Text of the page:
[OpenStack Foundation] The two types of interoperability
thierry at openstack.org
Wed Feb 5 11:21:29 UTC 2014
As you all know, the DefCore effort is working on redefining "core" (and
associated permitted usage of the OpenStack trademark), with the end
goal of fostering interoperability.
Interoperability is good, and everyone agrees we need it. However,
"interoperability" is a single word describing two very different
outcomes, and using that word until now prevented having a necessary
discussion on what type of interoperability we are actually after.
There are two types of interoperability. I call the first one "loose
interoperability". The idea is to minimize the set of constraints, and
maximize the ecosystem able to call themselves "openstack" (or
I call the second one "total interoperability". The idea is to maximize
the set of constraints, and have less deployments be able to call
themselves "openstack" (but have that lucky few share more common traits).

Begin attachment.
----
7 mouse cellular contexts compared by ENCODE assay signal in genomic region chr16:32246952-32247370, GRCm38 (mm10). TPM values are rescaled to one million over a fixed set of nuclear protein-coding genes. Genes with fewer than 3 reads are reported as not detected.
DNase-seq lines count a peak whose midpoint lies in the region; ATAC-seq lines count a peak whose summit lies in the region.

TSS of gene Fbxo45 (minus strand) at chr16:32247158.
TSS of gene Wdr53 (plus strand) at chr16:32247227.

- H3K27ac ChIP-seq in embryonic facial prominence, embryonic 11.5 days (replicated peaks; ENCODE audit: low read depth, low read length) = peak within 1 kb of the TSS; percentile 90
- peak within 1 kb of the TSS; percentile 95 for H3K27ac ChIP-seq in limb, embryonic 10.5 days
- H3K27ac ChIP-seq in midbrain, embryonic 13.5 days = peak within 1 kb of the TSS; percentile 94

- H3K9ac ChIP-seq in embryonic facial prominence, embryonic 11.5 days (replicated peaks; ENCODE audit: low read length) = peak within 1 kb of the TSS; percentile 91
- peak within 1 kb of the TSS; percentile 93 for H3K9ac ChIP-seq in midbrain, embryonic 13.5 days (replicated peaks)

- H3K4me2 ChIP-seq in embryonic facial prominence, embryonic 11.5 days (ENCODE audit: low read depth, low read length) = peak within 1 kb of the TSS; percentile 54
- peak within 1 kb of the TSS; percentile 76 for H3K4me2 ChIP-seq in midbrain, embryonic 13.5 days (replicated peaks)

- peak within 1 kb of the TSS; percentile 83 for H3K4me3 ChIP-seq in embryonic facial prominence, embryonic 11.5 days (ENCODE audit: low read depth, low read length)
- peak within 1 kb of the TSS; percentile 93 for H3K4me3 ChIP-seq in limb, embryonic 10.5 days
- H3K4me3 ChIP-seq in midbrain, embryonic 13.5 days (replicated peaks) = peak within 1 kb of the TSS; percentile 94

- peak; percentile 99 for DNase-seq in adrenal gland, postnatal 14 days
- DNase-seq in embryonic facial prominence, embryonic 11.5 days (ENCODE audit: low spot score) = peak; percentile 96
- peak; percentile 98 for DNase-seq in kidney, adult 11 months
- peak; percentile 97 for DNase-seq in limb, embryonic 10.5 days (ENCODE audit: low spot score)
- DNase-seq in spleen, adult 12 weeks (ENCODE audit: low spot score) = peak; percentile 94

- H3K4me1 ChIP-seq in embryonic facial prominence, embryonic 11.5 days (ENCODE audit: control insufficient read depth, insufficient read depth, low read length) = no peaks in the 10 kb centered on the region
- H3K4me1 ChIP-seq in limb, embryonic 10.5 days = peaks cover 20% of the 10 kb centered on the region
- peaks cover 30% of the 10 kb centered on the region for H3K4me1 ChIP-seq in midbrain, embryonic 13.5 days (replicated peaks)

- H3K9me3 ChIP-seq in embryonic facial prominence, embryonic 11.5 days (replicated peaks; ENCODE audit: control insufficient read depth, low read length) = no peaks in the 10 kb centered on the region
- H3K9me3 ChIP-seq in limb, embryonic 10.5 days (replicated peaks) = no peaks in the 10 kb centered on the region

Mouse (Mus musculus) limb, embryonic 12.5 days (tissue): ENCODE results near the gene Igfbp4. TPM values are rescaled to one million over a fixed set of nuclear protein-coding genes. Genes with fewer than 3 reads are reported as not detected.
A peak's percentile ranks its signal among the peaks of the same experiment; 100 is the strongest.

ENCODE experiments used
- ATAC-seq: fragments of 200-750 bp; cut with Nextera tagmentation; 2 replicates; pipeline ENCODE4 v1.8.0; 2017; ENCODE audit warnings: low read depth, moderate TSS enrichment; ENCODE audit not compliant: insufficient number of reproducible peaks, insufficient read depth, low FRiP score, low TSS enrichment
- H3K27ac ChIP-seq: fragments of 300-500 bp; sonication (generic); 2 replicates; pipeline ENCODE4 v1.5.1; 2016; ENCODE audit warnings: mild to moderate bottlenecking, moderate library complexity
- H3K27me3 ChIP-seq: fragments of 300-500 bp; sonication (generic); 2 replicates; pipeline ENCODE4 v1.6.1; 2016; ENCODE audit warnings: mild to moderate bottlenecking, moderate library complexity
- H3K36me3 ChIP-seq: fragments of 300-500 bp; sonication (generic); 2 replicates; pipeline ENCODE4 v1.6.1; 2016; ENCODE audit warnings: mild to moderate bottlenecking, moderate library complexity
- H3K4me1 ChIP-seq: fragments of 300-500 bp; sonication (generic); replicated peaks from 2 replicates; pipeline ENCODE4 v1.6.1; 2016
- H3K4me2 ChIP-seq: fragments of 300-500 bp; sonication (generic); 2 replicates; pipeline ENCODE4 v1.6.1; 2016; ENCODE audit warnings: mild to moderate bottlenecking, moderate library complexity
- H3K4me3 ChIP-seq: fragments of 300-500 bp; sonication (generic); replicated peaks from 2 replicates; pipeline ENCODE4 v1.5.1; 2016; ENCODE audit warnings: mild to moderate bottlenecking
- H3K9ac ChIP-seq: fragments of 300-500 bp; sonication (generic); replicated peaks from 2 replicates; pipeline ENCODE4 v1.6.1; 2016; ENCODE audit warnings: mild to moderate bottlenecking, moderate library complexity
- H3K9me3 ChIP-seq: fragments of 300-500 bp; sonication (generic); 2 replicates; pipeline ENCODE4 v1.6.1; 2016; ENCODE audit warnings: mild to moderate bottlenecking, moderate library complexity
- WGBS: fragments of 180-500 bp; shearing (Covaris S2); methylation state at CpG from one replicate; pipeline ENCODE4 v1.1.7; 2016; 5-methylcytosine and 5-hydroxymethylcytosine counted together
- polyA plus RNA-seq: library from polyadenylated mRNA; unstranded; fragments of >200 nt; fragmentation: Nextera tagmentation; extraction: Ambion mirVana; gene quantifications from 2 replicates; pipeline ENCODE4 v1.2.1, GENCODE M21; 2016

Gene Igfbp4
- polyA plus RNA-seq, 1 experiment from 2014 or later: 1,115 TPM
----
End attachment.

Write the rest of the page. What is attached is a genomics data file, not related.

Loose interoperability enables differentiation and is business-friendly
(larger ecosystem). Total interoperability enables federation and is
end-user-friendly (easier to move workloads from one openstack to
another, as they share more).
We can continue defining the process, but now we need to choose between
those two types of interoperability, as it affects the implementation
details (how we designate "must-use" parts of the code and determine
I think it's more than time we look beyond the process and decide what
is our end goal here.
Thierry Carrez (ttx)
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